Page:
The aquifer parameters were estimated based on the obtained grain size distribution data. The porosity of the aquifer was determined by applying the common equation presented by  . The hydraulic conductivity of each horizon (depth interval) was estimated using Kozeny equation  in  . The horizontal and vertical hydraulic conductivities (Kh and Kv) of the aquifer were estimated by applying the equations given by  , using the obtained Kozeny hydraulic conductivities and the thickness of the tested aquifer horizons. Anisotropy of the aquifer hydraulic conductivity was determined from the relation (Kh/Kv) given by  . The transmissivity of the aquifer was determined from the obtained vertical hydraulic conductivity and average aquifer thickness. Finally, recharge rate to the aquifer and specific discharge was determined using Darcy equation  .
3. Results and Discussion
3.1. The Quaternary Water Bearing Sediments
The Quaternary aquifer in the study area consists of unconsolidated fluviatile sediments (sands and gravels interbedded with clay lenses) (Figure 5). The lithofacies of the aquifer materials changes laterally and vertically. The content of gravels increases at the base of the aquifer. Intercalations of clay and calcareous materials are found to increase in the northeastern part of the study area. West of the longitude 32.1˚E, the area (about 2 - 7 km in width) overlooking
Figure 4. Grain size distribution curve, well No. 2, depth interval from 10 m to 18 m (below mean sea level).
Figure 5. Hydrogeological cross section A-A/cutting the study area in an NE-SW direction (direction of the cross section is shown in Figure 1).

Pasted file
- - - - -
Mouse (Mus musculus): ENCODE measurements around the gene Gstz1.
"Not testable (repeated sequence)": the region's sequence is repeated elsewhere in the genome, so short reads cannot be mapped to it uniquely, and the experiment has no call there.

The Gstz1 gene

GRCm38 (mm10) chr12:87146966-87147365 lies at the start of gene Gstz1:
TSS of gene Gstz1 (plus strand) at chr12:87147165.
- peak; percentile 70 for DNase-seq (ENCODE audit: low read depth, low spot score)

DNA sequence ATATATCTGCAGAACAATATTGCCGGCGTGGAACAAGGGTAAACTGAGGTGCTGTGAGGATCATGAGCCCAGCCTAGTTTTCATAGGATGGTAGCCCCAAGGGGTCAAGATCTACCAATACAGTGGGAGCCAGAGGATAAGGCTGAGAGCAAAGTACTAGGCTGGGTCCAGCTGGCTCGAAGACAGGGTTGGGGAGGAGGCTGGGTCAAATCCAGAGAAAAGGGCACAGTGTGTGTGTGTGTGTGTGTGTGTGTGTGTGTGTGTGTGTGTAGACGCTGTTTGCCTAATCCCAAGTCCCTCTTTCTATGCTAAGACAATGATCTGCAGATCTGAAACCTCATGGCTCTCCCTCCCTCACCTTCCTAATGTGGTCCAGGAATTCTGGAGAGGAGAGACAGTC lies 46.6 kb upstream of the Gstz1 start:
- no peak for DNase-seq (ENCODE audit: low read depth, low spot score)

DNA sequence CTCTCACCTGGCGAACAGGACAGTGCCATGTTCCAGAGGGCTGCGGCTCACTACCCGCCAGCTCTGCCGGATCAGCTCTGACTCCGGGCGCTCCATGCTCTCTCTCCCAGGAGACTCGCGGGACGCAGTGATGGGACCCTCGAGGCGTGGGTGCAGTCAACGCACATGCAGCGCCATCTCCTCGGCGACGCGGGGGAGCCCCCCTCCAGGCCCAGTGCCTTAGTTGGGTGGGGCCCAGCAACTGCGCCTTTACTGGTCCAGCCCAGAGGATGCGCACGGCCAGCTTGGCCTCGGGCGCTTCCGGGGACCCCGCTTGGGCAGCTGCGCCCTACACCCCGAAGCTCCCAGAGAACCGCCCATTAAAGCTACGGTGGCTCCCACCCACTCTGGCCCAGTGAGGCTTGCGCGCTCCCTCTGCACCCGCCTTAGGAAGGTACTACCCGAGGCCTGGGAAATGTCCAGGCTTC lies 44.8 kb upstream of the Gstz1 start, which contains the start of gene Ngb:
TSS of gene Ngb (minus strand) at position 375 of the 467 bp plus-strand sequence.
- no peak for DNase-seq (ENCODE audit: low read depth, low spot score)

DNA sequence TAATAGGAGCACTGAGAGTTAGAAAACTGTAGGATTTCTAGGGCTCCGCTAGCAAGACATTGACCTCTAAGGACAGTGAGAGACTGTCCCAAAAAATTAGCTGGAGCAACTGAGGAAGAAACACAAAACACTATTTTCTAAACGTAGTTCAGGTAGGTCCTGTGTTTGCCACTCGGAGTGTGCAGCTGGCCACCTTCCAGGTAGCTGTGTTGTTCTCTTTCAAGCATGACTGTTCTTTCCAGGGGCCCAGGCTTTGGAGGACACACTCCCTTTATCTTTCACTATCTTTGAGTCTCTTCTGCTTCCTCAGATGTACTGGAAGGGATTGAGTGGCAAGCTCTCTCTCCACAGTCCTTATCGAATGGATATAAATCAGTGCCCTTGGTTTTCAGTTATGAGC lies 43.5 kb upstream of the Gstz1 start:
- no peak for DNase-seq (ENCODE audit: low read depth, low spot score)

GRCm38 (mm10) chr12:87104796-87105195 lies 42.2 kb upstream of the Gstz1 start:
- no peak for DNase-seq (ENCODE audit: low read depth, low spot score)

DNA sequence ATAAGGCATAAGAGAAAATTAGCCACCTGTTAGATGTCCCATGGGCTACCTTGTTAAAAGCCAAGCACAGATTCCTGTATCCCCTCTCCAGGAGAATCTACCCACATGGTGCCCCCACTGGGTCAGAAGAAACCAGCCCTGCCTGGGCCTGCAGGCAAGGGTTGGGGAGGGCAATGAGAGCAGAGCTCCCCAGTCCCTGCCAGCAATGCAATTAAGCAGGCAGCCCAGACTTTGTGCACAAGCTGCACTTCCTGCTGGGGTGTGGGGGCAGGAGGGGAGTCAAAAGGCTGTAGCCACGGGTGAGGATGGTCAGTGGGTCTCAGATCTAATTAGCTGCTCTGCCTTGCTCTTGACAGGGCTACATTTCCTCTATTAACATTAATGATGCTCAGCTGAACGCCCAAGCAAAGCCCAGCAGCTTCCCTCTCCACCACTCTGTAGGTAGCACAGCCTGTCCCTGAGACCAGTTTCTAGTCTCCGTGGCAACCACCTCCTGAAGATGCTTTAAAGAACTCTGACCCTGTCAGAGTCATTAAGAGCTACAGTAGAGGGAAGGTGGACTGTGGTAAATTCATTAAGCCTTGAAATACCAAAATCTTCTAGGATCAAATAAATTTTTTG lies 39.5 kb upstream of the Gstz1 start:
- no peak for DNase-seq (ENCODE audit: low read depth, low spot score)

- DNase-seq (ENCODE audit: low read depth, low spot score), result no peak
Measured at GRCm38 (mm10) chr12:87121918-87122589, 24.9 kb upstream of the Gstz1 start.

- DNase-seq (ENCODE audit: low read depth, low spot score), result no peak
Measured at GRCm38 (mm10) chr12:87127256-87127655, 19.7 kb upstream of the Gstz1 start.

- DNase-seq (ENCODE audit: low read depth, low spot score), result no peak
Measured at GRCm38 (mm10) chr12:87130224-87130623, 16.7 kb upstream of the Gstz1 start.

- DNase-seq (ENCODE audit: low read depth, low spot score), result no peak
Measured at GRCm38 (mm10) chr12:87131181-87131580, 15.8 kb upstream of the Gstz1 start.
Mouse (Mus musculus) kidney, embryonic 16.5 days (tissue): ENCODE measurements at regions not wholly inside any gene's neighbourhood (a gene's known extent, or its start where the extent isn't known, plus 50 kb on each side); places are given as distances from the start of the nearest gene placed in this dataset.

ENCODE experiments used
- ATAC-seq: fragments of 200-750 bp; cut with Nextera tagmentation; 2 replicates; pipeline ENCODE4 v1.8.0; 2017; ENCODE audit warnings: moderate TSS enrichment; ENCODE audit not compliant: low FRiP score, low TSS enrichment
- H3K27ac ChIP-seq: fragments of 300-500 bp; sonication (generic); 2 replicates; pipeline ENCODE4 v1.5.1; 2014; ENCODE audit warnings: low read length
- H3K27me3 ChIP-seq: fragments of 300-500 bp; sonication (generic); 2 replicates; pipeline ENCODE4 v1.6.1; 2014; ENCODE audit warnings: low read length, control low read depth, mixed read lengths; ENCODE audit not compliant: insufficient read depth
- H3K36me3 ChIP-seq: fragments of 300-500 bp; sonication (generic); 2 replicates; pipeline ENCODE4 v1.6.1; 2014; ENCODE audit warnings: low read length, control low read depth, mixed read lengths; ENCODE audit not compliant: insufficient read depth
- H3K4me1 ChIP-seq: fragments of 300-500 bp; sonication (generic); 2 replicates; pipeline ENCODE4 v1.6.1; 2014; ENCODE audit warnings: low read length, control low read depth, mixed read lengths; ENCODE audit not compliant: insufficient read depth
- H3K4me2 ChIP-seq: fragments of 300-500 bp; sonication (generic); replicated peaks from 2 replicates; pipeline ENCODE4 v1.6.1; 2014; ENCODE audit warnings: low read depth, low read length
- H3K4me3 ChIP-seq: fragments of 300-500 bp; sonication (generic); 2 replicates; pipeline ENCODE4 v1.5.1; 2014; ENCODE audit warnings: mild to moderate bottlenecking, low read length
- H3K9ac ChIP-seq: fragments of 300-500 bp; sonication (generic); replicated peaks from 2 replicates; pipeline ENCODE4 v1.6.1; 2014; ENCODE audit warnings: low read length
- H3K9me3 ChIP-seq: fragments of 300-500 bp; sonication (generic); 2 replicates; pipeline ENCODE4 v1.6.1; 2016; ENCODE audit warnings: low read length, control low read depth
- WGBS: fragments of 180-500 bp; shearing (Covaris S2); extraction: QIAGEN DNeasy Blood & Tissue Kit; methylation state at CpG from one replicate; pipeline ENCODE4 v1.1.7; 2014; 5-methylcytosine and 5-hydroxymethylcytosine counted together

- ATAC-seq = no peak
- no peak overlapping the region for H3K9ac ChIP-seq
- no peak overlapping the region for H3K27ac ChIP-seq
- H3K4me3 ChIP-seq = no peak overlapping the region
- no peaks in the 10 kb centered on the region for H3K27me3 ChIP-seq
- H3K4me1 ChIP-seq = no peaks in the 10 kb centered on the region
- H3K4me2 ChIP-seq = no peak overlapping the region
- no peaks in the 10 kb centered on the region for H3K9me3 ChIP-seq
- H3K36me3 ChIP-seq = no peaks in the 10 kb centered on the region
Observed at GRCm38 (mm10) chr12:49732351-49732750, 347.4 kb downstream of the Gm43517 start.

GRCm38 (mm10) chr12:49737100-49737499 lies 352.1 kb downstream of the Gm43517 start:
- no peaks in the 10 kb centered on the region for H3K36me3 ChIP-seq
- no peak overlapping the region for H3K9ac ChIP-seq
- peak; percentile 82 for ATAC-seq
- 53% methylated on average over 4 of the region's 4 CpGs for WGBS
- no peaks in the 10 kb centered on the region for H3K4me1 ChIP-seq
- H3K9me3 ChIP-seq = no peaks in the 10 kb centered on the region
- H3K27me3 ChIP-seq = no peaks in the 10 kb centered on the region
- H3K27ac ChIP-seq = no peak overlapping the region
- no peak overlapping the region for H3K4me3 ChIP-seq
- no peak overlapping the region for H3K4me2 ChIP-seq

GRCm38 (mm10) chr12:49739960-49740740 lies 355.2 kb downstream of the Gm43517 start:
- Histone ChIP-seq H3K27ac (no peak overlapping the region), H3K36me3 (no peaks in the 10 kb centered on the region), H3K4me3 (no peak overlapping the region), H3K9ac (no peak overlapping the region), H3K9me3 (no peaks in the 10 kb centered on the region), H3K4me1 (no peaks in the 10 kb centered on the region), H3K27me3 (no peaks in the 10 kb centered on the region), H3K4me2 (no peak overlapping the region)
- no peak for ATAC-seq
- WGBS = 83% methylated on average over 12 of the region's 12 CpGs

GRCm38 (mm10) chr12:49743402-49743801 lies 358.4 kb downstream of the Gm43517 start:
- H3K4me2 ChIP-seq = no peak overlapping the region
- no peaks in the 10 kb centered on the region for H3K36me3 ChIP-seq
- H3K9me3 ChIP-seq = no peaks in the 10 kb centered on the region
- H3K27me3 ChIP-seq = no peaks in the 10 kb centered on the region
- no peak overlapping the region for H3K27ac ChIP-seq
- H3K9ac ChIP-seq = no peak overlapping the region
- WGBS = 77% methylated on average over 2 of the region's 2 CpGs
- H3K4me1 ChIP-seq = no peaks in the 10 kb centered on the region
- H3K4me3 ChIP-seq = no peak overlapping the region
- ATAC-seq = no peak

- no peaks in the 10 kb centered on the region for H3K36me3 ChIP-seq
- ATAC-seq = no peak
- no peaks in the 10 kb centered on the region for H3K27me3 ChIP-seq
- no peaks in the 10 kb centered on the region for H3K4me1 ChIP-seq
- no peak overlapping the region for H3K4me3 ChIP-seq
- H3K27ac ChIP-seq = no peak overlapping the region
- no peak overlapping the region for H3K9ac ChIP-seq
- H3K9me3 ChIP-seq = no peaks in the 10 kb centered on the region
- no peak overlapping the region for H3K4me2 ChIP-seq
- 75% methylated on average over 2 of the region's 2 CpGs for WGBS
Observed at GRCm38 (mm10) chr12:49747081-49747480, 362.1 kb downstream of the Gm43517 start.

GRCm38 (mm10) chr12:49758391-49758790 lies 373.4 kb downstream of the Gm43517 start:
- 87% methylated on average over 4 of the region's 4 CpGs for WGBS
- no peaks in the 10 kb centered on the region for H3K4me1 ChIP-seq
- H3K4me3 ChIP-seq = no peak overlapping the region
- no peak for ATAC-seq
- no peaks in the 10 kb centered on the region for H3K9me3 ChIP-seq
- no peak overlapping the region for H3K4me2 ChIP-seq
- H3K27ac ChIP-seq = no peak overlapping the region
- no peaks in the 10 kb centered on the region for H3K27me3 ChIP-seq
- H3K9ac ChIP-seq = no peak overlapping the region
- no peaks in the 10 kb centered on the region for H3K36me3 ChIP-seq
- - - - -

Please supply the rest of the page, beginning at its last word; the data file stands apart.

Table 1. The results of particle size distribution test, well No. 2, depth interval from −10 m to −18 m below mean sea level.
Ismailia Canal is overlain by the semi permeable Holocene silty and sandy clay layer acting as an aquiclude, rendering the ground water under semi-confining conditions. In the rest of the area, the aquifer is overlain by sands and gravels, which render the ground water under un-confining conditions. The Quaternary aquifer unconformably overlies the Miocene aquifer formed essentially of alternation of calcareous sands and clays layers. The thickness of the aquifer increases northwards, averaging about 100 m   .
3.2. Aquifer Parameters
The Quaternary aquifer hydraulic parameters are estimated based on the analysis of the grain size distribution data of some continuous aquifer horizons (Table 2). They include the porosity (Φ), hydraulic conductivity obtained using Kozeny formula (Kkozeny), horizontal and vertical aquifer hydraulic conductivities (Kh and Kv), anisotropy (Kh/Kv), and transmissivity. Also included are the lithic descriptions of each tested horizon. The lithology of the aquifer is dominated by medium to coarse grained sand with few amounts of clay and gravel fractions.
3.2.1. Total Porosity
The total porosity (Φ) is the void space of the unconsolidated sedimentary materials and has a direct relation with the amount of water that can be stored in an aquifer. The (Φ) of the Quaternary aquifer is estimated by applying the following equation of  :
where the D10 and D60 are the grain sizes parameters corresponding to 10% and 60%, respectively, by weight passing (mm).
The results of grain size analysis (Table 2) show that all samples have medium uniformity coefficients values (2.5 < u < 10), which indicates that the samples are of medium uniform grain deposits. The porosity values of the studied aquifer horizons (from +10 m, msl, to −50 m, msl) range from 29% to 41%. These values reflect the nature of aquifer materials, which are dominated by sand fractions. Figure 6 shows the distribution of the average porosity in the Quaternary aquifer. The average porosity values (from 36% to 40.6%) are generally high and increase northwestwards. The increase in the porosity values could be attributed to the dominance fine grained sand and clay content. The high porosity values refer to the high storage capacity of the Quaternary aquifer.
3.2.2. Hydraulic Conductivity
The hydraulic conductivity (K) expresses the ease with which the ground water porous media. The K parameter of geologic units is essential for better ground water development, management and conservation. Knowing (K) is also required for modeling the movement of water in unsaturated and saturated zones and transportation of water soluble contaminants   .